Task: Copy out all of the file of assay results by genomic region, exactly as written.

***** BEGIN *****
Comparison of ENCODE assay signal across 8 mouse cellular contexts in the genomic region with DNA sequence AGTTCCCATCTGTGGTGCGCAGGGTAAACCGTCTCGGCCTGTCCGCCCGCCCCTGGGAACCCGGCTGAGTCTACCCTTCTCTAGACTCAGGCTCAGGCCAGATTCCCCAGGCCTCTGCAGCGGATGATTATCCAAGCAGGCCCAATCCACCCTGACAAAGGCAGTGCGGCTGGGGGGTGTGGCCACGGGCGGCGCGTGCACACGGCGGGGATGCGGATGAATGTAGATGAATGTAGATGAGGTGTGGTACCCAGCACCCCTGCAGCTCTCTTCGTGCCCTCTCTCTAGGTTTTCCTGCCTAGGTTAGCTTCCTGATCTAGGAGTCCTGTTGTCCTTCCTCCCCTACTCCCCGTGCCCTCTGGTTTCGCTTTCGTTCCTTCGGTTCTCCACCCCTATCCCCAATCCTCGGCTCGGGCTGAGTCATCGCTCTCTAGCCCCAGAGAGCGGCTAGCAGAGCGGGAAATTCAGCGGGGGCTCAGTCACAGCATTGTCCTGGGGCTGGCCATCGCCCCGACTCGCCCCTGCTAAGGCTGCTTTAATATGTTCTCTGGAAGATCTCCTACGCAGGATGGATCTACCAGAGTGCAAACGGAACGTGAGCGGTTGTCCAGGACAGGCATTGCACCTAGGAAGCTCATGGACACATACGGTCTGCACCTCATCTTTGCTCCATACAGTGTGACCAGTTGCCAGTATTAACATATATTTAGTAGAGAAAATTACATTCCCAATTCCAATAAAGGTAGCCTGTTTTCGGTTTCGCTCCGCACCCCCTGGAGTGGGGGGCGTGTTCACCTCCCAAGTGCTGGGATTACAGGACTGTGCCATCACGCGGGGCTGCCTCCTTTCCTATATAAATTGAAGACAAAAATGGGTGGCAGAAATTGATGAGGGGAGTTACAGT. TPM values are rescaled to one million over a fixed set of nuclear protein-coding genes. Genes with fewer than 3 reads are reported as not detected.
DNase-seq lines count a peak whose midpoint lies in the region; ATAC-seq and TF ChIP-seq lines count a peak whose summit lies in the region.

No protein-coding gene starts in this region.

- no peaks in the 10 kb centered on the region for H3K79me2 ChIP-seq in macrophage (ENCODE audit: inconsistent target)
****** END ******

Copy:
Comparison of ENCODE assay signal across 8 mouse cellular contexts in the genomic region with DNA sequence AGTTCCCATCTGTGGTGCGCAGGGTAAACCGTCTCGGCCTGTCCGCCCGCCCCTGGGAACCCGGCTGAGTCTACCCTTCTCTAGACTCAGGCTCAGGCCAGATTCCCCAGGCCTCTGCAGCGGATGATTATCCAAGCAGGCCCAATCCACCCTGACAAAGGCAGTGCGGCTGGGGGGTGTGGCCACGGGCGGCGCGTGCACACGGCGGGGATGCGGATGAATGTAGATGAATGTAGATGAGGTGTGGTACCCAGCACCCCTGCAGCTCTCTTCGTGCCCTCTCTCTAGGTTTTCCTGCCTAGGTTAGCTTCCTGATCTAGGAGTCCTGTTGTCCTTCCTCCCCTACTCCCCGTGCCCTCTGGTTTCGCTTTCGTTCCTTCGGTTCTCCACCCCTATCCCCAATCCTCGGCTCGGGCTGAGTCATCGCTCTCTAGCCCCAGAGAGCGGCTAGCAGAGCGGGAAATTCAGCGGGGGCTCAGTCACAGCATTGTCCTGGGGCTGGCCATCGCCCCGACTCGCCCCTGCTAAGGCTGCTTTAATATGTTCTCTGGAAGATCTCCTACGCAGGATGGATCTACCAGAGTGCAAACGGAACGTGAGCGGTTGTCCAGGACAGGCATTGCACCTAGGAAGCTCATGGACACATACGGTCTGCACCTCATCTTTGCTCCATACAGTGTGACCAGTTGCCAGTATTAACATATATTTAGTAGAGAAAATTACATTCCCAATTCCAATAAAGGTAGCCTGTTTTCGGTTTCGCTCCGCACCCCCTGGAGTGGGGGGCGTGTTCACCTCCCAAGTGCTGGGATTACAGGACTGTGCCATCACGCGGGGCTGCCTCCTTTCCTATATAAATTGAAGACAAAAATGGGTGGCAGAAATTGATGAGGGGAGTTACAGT. TPM values are rescaled to one million over a fixed set of nuclear protein-coding genes. Genes with fewer than 3 reads are reported as not detected.
DNase-seq lines count a peak whose midpoint lies in the region; ATAC-seq and TF ChIP-seq lines count a peak whose summit lies in the region.

No protein-coding gene starts in this region.

- no peaks in the 10 kb centered on the region for H3K79me2 ChIP-seq in macrophage (ENCODE audit: inconsistent target)